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  • "The Phantom" is one of the better serials released by Columbia Pictures. It benefits from the casting of Tom Tyler in the lead role. Tyler had previously played a comic book hero in "The Adventures of Captain Marvel" (Republic-1941) and was physically suited for the role. Tyler kept himself in good shape and didn't look out of place in the Phantom costume. Although he primarily played in westerns, ironically, it is for these two serials that he will probably be best remembered.

    The "run through the jungle" story has Professor Davidson (Frank Shannon) and his daughter Diana (Jeanne Bates) searching for the Lost City of Zoloz and the hidden treasure therein. Their efforts are being thwarted by Singapore Smith (Joe Devlin) who wants the treasure for himself. Kindly Dr. Bremmer (Kenneth MacDonald) an apparent foreign agent, is trying to destroy the peace among the natives, which had been controlled by the Phantom, to build a secret air base.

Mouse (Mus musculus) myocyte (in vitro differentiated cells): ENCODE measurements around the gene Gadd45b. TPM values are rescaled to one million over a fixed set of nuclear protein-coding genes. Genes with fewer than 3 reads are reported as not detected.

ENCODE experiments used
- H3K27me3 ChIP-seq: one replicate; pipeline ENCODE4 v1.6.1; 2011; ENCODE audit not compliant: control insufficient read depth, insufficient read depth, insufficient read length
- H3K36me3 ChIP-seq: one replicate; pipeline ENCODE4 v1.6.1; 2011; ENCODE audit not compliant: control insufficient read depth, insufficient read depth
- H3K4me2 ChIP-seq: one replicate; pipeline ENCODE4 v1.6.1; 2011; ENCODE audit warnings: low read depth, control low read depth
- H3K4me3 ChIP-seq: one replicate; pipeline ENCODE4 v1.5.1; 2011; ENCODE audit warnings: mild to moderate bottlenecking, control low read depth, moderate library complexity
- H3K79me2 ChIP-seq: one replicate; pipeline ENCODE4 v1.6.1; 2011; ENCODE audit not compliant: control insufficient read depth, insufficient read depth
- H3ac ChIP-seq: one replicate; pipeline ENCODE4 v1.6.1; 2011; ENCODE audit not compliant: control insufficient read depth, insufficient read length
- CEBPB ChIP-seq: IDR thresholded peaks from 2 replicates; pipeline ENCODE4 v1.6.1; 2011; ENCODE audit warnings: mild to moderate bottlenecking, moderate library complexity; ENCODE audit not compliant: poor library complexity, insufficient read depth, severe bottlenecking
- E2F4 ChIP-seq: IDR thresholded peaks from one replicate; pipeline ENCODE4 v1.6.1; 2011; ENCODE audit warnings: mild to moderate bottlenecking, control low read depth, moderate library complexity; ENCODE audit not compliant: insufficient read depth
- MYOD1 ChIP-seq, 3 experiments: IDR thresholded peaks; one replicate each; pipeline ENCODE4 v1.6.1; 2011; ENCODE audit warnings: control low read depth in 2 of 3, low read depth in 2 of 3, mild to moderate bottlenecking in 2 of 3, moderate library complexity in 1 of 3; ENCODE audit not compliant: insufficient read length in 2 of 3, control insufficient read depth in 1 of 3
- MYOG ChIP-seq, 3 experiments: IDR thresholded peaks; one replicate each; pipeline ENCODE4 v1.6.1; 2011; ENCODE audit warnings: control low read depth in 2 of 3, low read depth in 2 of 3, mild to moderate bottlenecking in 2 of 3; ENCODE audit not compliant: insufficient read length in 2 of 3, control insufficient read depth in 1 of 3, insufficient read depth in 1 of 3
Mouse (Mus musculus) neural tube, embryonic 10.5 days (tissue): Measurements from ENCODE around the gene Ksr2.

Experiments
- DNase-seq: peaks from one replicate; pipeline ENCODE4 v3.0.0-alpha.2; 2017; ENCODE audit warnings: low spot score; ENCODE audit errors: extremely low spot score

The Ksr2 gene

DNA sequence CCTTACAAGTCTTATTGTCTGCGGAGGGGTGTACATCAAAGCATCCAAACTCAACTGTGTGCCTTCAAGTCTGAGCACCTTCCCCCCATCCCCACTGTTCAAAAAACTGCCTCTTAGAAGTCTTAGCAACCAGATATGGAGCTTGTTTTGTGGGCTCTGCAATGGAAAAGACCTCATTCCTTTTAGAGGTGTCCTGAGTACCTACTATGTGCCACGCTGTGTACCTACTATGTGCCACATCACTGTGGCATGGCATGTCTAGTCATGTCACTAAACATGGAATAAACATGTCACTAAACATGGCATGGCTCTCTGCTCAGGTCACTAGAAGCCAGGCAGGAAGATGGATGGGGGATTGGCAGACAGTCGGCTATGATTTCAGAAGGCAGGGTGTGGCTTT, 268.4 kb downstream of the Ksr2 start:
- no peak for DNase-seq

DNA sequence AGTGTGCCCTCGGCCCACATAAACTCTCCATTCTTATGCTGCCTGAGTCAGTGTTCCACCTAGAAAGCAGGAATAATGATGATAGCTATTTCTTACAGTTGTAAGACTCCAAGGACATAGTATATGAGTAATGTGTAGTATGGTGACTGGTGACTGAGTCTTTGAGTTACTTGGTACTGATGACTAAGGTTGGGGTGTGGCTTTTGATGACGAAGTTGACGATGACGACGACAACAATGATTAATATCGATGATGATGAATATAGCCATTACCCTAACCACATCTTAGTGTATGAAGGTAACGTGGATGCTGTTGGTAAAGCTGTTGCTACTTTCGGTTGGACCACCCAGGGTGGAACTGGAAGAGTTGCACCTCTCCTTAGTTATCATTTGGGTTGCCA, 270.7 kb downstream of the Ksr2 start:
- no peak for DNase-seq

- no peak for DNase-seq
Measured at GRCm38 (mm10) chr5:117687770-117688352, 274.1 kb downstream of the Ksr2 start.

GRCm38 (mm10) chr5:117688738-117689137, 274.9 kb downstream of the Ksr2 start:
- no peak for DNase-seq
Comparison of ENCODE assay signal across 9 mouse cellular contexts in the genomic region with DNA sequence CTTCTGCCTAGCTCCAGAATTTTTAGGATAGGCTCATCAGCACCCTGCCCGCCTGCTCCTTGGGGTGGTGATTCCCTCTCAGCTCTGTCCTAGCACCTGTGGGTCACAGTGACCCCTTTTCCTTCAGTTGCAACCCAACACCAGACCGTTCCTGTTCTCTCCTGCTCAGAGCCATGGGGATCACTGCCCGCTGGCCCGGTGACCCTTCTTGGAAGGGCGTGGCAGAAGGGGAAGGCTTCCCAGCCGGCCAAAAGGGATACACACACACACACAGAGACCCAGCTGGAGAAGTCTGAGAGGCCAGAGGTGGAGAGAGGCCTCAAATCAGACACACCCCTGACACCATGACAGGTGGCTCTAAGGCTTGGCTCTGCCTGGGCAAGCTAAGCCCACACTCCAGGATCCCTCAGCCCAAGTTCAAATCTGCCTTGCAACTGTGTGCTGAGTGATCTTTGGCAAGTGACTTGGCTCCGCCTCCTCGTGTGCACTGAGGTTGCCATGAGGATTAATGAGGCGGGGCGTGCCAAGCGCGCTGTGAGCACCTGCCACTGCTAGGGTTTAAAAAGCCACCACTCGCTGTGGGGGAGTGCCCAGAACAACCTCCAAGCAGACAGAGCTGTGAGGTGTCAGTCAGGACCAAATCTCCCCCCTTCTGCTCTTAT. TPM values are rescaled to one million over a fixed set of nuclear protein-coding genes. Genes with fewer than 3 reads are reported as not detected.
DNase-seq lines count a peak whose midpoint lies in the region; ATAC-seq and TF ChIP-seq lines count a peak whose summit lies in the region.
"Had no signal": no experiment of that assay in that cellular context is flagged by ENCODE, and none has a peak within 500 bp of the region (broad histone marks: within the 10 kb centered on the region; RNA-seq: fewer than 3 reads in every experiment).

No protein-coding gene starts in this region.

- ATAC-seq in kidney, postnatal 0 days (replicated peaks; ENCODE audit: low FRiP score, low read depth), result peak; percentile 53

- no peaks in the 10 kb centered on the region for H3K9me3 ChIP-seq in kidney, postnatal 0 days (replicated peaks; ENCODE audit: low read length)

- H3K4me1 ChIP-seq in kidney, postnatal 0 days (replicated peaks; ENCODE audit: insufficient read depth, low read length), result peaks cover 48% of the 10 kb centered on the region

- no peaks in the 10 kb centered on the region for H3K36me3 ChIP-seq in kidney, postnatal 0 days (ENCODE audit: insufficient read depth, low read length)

Geoffrey Prescott (also Tyler) who is Diana's fiance succeeds his father as the Phantom when the older man is murdered. Even though the Phantom wears only a small eye mask to cover his face, in true serial tradition, no one including Diana is able to recognize him.

    Over the course of the 15 chapters, the Phantom escapes death from explosions, poison gas, avalanches, a collapsing rope bridge etc. etc. With the help of his trusty dog Devil the Phantom is able to overcome the villains and again bring peace to the jungle.

    Although the serial gives billing to only Tyler and Bates there are several other familiar faces (other than those already mentioned) in the cast. Ernie Adams plays Rusty, the Phantom's ally, Dick Curtis a Tartar Chief and Anthony Carouso, George Chesebro, Wade Crosby, Edmund Cobb, I. Stanford Jolley and Kermit Maynard as varios henchmen. And watch for a brief appearance by Jay Silverheels in chapter 9 as an Atari warrior.